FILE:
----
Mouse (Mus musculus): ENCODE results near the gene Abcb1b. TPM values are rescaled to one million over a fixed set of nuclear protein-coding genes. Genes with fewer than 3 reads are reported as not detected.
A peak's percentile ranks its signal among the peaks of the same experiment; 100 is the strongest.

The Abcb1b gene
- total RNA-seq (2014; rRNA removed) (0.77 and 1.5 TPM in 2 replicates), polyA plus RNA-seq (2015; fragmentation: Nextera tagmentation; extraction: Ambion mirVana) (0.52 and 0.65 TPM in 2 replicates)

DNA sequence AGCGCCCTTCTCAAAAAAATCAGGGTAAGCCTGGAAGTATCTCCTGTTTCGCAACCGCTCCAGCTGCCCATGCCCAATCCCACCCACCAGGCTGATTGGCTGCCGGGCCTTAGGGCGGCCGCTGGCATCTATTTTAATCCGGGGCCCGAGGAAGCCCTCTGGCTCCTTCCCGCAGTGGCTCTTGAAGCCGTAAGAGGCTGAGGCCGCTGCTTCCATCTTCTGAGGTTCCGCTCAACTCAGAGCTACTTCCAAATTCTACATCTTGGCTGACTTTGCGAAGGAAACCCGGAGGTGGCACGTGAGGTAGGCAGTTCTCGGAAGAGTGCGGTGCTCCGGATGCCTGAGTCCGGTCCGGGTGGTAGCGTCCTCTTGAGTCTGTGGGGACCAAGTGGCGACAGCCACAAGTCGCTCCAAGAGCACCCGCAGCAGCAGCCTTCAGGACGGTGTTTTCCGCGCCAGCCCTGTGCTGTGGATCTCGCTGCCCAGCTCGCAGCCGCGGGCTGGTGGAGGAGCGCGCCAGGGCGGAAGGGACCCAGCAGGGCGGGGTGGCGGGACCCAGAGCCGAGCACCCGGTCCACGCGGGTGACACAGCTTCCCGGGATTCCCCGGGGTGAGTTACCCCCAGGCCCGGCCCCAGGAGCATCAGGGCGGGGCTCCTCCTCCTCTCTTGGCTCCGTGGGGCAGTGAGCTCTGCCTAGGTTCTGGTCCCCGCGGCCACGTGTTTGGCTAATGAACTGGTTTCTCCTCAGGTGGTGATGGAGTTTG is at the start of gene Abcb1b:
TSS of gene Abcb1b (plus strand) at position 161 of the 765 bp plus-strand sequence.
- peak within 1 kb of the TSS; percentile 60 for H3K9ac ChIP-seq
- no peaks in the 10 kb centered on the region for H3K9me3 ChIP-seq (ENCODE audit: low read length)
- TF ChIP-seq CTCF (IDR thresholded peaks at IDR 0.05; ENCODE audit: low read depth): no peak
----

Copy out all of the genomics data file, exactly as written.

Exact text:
Mouse (Mus musculus): ENCODE results near the gene Abcb1b. TPM values are rescaled to one million over a fixed set of nuclear protein-coding genes. Genes with fewer than 3 reads are reported as not detected.
A peak's percentile ranks its signal among the peaks of the same experiment; 100 is the strongest.

The Abcb1b gene
- total RNA-seq (2014; rRNA removed) (0.77 and 1.5 TPM in 2 replicates), polyA plus RNA-seq (2015; fragmentation: Nextera tagmentation; extraction: Ambion mirVana) (0.52 and 0.65 TPM in 2 replicates)

DNA sequence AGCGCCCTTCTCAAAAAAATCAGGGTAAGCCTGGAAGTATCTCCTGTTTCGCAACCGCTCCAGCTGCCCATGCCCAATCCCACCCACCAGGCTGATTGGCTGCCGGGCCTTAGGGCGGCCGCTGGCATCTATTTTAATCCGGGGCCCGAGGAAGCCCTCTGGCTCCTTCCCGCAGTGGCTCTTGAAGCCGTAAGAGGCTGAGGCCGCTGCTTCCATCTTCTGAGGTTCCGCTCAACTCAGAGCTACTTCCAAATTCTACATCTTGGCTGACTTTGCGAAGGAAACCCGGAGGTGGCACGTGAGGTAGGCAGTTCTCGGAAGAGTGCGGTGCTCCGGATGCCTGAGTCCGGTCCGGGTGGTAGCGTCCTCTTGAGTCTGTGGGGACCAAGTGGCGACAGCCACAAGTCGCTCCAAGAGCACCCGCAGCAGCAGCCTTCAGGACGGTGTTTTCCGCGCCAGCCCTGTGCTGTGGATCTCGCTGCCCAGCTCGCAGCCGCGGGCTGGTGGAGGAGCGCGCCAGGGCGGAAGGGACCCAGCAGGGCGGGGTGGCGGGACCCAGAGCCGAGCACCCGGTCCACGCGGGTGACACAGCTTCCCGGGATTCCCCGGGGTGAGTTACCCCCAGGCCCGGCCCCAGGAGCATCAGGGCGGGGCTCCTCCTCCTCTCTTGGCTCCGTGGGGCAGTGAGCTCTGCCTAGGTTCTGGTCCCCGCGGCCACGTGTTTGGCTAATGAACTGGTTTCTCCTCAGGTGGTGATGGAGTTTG is at the start of gene Abcb1b:
TSS of gene Abcb1b (plus strand) at position 161 of the 765 bp plus-strand sequence.
- peak within 1 kb of the TSS; percentile 60 for H3K9ac ChIP-seq
- no peaks in the 10 kb centered on the region for H3K9me3 ChIP-seq (ENCODE audit: low read length)
- TF ChIP-seq CTCF (IDR thresholded peaks at IDR 0.05; ENCODE audit: low read depth): no peak